Troubleshoot the AD Bridge Database

If the information in your reports or the events displayed in the Operations Dashboard seem incomplete, perform the following series of diagnostic tests sequentially:

Check the Endpoints

To troubleshoot potential endpoint problems:

  1. Log on to a computer that you suspect might have a problematic endpoint and confirm that events are logged in the local event database. Run the following command as root or as an AD user with administrator privileges:

    /opt/pbis/bin/eventlog-cli –s – localhost

  1. Note the ID of the last event. If you run the following command, the last ID in this database should match the ID if the events are getting to the collector properly. If the IDs do not match, there is a configuration issue with one of the endpoints.

    cat /var/lib/pbis/db/eventfwd-next-record.db

  2. If no recent events are displayed or if the command returns errors, make sure that the eventlog service is running:

    /opt/pbis/bin/lwsm status eventlog

  1. If it is not running, check /var/log/messages to find out why and report the information to BeyondTrust Technical Support. Then, restart the service:

    /opt/pbis/bin/lwsm start eventlog

On HP-UX, AD Bridge Enterprise uses HP's rpc service instead of dcerpc. If the HP-UX rpc service does not allow eventlog to register an RPC endpoint, restart the rpc service and then restart eventlog.

  1. If recent events are present but are not being forwarded, make sure that the event forwarding service is running:

    /opt/pbis/bin/lwsm status eventfwd

  2. If it is not running, check /var/log/messages to try to identify the cause and report the information to BeyondTrust Technical Support. Then, restart the service:

    /opt/pbis/bin/lwsm start eventfwd

  3. Check the event forwarding service's configuration in the AD Bridge Enterprise registry to make sure that it properly identifies a collector server and, if the collector server is identified by its IP address, its collector-principal. If you modify the settings of the eventfwd service, you must restart the service for the changes to take effect.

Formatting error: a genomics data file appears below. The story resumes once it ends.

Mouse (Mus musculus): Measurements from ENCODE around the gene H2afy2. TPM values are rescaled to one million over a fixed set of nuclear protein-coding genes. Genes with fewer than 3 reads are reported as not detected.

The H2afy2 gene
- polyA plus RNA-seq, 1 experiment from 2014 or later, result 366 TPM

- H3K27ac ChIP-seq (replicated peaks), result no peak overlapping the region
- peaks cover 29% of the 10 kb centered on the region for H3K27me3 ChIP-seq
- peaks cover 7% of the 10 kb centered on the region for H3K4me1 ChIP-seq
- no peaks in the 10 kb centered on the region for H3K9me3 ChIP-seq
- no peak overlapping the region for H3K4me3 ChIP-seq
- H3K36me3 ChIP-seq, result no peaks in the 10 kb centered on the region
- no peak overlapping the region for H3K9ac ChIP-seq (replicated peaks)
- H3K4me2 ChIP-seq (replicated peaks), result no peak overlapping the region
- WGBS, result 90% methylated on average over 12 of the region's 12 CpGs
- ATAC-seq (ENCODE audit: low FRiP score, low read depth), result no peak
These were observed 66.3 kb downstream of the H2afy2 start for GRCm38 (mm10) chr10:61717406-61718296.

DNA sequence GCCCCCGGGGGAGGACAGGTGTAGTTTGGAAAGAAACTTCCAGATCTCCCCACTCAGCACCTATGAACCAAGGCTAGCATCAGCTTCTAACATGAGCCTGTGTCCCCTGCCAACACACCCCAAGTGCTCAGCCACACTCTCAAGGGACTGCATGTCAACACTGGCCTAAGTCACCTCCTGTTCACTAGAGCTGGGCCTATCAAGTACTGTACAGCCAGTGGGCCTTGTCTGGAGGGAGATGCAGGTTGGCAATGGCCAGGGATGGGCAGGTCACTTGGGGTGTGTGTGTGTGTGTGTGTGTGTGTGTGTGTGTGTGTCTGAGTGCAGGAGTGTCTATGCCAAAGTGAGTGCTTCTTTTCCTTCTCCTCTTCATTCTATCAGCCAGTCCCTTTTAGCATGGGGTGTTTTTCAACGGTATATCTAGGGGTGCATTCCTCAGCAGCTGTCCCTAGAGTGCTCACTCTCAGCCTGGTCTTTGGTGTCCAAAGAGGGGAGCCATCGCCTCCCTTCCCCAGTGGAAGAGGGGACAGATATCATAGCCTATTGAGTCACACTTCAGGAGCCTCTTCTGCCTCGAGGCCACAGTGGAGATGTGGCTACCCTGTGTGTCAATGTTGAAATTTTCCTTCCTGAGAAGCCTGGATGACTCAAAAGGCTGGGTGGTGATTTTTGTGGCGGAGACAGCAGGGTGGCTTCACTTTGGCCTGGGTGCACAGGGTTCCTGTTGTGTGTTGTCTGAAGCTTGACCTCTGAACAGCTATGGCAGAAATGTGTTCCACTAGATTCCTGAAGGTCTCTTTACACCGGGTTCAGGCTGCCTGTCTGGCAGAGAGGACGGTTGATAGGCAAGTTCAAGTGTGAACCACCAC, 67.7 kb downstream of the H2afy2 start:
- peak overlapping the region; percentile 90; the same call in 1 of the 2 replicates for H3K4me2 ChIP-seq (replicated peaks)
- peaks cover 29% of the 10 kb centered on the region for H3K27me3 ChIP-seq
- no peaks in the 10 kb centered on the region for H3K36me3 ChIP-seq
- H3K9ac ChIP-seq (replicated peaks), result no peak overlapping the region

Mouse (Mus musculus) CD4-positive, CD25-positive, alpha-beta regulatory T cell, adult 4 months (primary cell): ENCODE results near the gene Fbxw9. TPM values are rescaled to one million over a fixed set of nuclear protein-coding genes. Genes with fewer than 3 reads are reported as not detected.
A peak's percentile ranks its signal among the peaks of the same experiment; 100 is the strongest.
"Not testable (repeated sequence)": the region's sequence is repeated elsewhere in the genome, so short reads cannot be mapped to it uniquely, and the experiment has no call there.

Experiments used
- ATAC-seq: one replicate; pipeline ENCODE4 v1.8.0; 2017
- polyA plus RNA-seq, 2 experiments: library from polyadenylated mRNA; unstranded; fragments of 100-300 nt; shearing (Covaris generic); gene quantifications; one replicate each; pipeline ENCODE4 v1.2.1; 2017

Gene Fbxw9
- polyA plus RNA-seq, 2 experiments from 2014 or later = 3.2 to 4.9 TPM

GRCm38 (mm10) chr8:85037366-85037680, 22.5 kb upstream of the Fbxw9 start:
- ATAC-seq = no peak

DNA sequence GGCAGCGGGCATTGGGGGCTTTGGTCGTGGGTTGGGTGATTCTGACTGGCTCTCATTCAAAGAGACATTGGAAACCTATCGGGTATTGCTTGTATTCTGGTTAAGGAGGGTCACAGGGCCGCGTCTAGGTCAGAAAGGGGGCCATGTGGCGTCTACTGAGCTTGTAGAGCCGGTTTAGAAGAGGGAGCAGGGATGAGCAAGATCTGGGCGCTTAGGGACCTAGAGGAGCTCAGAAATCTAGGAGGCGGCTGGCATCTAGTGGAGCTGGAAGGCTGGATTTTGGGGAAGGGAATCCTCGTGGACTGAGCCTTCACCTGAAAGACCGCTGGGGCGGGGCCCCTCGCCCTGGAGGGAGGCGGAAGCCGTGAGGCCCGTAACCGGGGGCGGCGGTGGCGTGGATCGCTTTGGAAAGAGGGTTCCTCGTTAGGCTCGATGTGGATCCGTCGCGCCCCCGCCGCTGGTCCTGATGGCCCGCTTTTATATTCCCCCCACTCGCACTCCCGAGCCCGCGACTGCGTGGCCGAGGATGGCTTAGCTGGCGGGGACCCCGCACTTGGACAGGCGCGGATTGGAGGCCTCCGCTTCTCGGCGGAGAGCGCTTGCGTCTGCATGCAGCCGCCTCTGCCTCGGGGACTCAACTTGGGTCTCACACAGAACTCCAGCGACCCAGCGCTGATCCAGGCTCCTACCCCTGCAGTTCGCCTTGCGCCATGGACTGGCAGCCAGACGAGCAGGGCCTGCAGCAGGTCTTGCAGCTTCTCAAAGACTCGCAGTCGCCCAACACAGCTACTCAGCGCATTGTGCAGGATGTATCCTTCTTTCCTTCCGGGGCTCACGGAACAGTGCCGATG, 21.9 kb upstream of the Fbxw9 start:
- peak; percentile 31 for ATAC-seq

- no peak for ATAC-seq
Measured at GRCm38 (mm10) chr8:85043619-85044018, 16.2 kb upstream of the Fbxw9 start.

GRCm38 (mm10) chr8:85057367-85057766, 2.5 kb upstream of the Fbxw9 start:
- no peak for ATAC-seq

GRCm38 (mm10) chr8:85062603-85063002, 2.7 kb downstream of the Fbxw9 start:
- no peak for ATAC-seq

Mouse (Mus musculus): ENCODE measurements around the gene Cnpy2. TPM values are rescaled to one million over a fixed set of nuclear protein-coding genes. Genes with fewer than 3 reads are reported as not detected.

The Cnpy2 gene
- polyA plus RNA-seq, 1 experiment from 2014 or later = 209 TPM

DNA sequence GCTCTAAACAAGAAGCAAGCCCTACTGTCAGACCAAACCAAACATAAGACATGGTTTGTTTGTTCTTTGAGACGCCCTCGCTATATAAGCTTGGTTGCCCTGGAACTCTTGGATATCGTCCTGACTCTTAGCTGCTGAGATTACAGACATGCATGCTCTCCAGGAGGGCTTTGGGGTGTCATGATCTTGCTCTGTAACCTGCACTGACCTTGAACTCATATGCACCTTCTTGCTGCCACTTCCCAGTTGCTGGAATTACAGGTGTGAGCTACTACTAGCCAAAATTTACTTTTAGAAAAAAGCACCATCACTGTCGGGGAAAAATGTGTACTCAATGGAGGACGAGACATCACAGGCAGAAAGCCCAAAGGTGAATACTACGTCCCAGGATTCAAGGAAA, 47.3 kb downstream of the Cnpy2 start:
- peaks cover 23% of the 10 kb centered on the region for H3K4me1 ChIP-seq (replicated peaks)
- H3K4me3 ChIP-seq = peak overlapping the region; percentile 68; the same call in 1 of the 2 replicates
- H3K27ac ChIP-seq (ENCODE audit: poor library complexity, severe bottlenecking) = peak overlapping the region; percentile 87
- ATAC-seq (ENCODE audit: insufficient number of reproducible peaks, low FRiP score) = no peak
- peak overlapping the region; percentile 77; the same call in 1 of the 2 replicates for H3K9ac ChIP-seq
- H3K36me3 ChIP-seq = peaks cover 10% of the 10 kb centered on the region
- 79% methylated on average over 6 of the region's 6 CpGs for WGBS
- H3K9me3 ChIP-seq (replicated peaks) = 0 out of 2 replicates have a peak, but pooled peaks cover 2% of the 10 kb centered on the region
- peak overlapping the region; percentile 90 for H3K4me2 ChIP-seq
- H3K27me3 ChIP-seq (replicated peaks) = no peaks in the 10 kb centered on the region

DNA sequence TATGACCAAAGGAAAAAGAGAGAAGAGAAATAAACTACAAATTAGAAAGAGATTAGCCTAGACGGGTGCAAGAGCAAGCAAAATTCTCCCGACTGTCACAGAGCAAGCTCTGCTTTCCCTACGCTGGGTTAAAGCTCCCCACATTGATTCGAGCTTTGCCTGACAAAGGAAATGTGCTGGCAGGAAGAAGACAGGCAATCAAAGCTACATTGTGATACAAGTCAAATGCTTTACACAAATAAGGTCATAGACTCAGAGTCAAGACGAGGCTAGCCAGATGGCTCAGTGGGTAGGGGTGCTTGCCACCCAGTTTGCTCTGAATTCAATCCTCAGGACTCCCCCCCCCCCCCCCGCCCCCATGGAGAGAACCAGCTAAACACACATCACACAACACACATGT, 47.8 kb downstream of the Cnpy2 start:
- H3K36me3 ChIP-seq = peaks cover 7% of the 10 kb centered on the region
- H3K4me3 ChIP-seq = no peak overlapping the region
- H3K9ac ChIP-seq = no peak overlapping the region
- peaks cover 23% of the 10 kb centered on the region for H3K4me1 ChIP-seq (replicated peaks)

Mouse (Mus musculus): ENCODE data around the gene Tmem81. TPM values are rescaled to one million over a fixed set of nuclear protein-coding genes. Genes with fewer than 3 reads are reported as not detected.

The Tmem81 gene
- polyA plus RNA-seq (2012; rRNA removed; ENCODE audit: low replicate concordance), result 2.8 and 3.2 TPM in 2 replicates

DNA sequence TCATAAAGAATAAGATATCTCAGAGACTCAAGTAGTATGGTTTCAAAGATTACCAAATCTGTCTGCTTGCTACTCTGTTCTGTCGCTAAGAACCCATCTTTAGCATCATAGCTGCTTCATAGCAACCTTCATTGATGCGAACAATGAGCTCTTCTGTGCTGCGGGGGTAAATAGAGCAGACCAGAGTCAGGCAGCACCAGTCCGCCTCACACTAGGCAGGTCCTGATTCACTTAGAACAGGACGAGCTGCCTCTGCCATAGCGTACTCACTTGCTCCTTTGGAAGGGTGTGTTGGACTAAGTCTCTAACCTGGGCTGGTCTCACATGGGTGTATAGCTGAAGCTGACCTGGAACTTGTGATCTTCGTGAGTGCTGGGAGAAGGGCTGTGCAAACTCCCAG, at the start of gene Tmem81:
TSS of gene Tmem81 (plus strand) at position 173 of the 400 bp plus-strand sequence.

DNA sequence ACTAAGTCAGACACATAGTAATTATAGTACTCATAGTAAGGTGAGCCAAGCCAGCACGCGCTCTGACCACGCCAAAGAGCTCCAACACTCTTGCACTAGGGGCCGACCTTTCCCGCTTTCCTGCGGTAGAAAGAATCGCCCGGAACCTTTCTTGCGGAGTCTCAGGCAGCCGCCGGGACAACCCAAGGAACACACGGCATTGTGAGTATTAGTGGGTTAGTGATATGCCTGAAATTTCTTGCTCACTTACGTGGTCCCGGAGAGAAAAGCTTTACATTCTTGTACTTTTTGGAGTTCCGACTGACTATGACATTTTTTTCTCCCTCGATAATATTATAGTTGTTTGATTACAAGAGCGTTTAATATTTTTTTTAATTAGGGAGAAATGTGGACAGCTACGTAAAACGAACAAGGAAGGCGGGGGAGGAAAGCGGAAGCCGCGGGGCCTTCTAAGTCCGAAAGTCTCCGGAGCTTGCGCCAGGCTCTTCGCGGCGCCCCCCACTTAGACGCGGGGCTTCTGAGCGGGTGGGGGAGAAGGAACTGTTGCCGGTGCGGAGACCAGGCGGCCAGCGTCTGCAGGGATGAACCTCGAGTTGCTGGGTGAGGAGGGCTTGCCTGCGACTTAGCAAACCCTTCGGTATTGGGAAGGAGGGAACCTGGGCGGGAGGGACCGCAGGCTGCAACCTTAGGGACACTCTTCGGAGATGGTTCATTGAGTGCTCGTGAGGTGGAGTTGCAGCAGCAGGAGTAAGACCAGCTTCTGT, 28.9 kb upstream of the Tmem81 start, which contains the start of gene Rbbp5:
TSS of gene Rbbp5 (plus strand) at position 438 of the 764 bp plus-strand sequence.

Example of a configuration that uses the host name of its collector:

    [HKEY_THIS_MACHINE\Services\eventfwd\Parameters]
     "Collector"="w2k3-r2.example.com"
    
  4. Make sure the collector can be resolved:

    [root@rhel5d bin]# nslookup w2k3-r2.example.com
    Server:         192.168.1.20
    Address:        192.168.1.20#53
    Name:   w2k3-r2.example.com
    Address: 192.168.1.20
    
  5. Make sure the collector server can be reached:

    [root@rhel5d bin]# ping w2k3-r2.example.com
    PING w2k3-r2.example.com (192.168.1.20) 56(84) bytes of data.
    64 bytes from 192.168.1.20: icmp_seq=1 ttl=128 time=1.40 ms
    
  6. If the collector is identified by IP address, make sure the collector-principal is properly set. For example, if the collector server is at IP address 192.168.1.255 and has a Kerberos machine name of EventCollector in the AD domain example.com, the collector-principal parameter would be:

    collector-principal = host/EventCollector@EXAMPLE.COM

  7. Check /var/log/messages for errors.

  8. Stop the eventfwd service and then run it from the command line to display error information about the event forwarder's communication with the collector server:

    /opt/pbis/bin/lwsm stop eventfwd
    /opt/pbis/sbin/eventfwd --loglevel debug

    After you run eventfwd from the command line, stop it with CTRL-C and then restart it:

    /opt/pbis/bin/lwsm start eventfwd

After you verify that the endpoint is properly receiving events and forwarding them to a collector server, check the collector. If there are recent events, make a note of the last event's time stamp, event category, and event description.

To check whether the collector received the event, please see Check the AD Bridge BTCollector.